Thursday, June 18, 2009

In Pursuit of Produce: Chapter 1

This will be part one in a series detailing my exploits in attempting to grow an edible container garden. This chapter will provide a little background information. The chapters to follow will describe my experiences growing my own vegetables, and provide helpful tips for growing your own.

First off:

The Benefits of Urban Agriculture

• Reduce your carbon footprint – Have you ever heard the saying ‘think globally, eat locally,’ or the term ‘food miles?’ Food miles refers to the distance your groceries travel from the location they originated, to the place they will be consumed. You can’t get any more local than your own backyard!

• Pare down your grocery bill – A packet of seeds or a starter plant will generally cost less than the yield your plants can deliver would’ve cost you in a store. This is true especially if you normally purchase organic fruits and vegetables, which often cost much more. In most US states, individuals and families receiving food stamps are allowed to purchase seeds and starter plants with allotted program benefits. More info from the USDA

• Teach kids where their food comes from – Your own homegrown natural science project! Children also may be more likely to want to eat their veggies if they had a hand in bringing them up.

• Fresh, more flavorful produce – Many fruits and vegetables that are sold in stores are specially ‘bred’ to ship well, leaving flavor as an afterthought.

• Rewarding hobby – Harvesting vegetables that you have grown yourself provides a true sense of accomplishment. Also, gardening and spending time outdoors in general can provide stress and anxiety relief. Link

• Healthier for you and the environment – When raising it yourself, you control everything that goes into your food. You can choose organic soil or compost, and you can choose whether to use chemicals or natural pesticides. Chances are you won't need a crop duster for your makeshift garden!

Vegetables in Receptacles

Backyard farming in containers is a fantastic alternative for those of us who may not have their own patch of earth available for planting, or just have limited space in general. It is ideal for people in apartments or condominiums with small patios or balconies, or people who don’t want to commit to digging up their yards and fussing over a large garden.

Some more info:

Container gardening simply means, ‘to grow plants solely in pots or other containers rather than in the ground.’ Your container can be almost anything that will provide room for root growth. This practice actually has many advantages over in-the-ground gardening, such as:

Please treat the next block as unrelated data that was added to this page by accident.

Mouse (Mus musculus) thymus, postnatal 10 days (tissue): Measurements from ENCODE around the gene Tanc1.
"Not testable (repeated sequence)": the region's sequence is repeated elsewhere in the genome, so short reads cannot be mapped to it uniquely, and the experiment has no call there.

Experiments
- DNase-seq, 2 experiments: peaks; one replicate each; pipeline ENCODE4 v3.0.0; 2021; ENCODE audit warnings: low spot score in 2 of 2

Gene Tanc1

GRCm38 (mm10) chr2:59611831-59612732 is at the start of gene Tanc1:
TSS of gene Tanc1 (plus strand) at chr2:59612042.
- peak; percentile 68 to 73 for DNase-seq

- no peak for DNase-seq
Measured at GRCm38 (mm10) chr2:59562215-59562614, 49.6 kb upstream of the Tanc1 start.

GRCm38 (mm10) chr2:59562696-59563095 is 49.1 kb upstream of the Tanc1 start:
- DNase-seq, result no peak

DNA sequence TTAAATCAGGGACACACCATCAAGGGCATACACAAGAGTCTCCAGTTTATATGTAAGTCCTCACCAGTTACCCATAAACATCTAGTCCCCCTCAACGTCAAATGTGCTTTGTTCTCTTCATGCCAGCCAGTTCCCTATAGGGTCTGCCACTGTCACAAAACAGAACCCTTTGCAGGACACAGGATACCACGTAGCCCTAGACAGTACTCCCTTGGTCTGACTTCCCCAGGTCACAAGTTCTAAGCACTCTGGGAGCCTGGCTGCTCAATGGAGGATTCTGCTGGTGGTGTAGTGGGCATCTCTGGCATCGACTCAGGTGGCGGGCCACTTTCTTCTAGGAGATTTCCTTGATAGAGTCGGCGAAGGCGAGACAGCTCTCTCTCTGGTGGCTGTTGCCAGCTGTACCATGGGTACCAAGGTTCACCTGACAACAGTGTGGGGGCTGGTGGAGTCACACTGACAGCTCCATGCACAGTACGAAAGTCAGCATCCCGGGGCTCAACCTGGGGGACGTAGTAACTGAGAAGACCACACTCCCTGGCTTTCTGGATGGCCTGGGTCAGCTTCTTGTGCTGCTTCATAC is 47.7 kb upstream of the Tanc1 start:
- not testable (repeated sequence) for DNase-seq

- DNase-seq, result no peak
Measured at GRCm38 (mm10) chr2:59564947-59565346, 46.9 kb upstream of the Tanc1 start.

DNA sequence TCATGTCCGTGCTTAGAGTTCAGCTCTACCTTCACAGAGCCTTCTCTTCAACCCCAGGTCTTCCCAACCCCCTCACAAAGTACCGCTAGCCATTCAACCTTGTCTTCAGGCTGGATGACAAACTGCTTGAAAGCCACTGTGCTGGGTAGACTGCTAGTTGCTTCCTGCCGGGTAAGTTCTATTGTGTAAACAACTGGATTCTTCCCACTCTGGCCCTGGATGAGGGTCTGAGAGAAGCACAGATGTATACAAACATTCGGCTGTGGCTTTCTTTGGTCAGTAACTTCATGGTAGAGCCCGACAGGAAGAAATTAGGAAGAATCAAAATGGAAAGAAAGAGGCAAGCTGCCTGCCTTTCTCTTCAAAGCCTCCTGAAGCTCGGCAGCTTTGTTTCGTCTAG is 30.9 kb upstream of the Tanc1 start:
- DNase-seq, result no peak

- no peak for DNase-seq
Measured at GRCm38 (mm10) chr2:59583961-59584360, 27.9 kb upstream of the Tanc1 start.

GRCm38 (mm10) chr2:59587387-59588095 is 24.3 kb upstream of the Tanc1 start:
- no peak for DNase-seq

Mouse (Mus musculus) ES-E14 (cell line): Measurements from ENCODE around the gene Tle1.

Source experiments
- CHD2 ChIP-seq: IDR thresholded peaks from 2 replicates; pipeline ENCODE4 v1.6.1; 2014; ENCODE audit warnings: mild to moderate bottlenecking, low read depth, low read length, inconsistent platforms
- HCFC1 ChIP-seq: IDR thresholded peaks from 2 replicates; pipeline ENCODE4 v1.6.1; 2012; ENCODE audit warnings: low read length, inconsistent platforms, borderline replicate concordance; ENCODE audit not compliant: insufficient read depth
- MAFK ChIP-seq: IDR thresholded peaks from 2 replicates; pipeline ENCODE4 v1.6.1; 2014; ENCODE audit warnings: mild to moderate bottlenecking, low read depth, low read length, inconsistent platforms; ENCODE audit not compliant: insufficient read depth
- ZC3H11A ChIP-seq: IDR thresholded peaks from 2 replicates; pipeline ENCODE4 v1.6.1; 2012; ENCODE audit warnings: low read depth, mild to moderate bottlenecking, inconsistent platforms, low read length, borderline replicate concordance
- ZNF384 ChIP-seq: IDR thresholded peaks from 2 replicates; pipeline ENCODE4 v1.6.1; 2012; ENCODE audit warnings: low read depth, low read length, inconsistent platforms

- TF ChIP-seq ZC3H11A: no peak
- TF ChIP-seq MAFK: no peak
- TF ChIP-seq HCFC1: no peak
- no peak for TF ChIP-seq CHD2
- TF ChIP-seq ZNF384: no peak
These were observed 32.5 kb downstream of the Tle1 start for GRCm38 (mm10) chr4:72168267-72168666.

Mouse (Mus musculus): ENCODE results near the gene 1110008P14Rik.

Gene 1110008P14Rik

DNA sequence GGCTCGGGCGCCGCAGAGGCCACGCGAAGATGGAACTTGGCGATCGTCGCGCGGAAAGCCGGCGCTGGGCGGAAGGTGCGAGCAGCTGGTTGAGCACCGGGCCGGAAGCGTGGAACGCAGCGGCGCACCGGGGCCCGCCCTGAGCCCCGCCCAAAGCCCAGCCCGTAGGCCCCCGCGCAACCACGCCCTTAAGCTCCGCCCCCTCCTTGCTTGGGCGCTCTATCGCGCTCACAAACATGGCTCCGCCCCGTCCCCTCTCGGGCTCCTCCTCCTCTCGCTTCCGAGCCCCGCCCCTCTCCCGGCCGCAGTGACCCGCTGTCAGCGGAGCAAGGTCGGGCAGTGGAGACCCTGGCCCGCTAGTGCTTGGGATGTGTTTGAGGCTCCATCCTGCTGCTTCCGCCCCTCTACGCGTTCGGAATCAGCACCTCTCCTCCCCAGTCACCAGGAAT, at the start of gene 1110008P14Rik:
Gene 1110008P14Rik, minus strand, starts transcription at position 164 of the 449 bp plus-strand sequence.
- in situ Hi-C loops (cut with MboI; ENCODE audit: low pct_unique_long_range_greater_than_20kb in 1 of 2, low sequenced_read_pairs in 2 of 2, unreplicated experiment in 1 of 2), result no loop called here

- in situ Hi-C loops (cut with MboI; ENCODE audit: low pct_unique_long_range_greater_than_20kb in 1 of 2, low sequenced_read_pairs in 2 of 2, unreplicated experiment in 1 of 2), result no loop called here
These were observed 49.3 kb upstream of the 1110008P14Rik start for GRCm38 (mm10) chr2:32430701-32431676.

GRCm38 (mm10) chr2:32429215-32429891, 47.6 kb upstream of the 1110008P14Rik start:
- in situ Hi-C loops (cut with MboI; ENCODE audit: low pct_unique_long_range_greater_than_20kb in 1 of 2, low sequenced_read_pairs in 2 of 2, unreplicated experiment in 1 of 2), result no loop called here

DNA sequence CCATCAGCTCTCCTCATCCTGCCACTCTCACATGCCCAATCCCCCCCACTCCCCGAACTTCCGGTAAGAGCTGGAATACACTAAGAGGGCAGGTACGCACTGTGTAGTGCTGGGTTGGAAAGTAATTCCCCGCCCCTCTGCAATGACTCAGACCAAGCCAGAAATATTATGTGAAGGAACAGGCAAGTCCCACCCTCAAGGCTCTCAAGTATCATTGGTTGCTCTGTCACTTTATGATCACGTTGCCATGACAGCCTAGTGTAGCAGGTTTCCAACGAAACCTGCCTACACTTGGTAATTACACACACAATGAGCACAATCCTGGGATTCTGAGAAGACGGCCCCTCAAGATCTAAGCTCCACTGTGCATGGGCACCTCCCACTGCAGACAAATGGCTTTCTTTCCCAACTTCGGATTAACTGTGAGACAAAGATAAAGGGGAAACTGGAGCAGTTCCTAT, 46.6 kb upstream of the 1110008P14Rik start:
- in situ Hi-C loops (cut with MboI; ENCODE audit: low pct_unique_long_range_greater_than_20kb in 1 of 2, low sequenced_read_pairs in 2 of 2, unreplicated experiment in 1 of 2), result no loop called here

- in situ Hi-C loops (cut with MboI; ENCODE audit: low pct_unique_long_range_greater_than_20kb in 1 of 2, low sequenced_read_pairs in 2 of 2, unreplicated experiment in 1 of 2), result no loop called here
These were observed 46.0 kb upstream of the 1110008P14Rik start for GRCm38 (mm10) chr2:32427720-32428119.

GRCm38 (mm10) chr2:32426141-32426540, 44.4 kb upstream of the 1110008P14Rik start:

• Portability – suppose it’s been raining for 3 days straight and your ‘crops’ are becoming waterlogged and droopy. Not even an issue! If you have them in containers, you can move them out of the rain when they’ve had enough to drink. Also, you can move them into the sun as early in the day as you want and don’t have to worry about ‘planting’ in the best possible spot.

• Less Risk Involved – Because you control more variables when cultivating in pots, there are less gardening related complications involved. You will most certainly experience less pest related incidences because it is inherently more difficult for things like slugs and some other buggy baddies to even reach your plants. Also, you choose the growing medium used in your planters, whether it be simple potting mix, a compost blend, or whatever material you have available. Because of this there is less chance of developing plant diseases, decreased instances of weeds popping up in your patch, and greater control over the drainage of your soil than if you were planting straight into the earth.

• Manageability – There is no heavy duty tilling to do, you don’t have to have an irrigation system set up, or anything fancy and complicated like that. Essentially if you can pour soil into your chosen vessel, and find some way to water your sprouts, you are reasonably set to go.

As you can see, when container gardening; you have almost limitless control because you can easily manipulate all these elements of tending the earth in your favor.

All photos and images taken or created personally by me. Photo 'cartoonized' free @

1 comment:

Yanic A. said...

Wonderful start to your series! I'm looking forward to sharing in your experiences!

Although my husband and I have a couple of plots at our community garden, we also choose to grow certain things at the house for simple ease of use such as fresh herbs.

I have another fun term for you : LOCAVORE : One of eats foods from local sources! LOL!

Have a great day!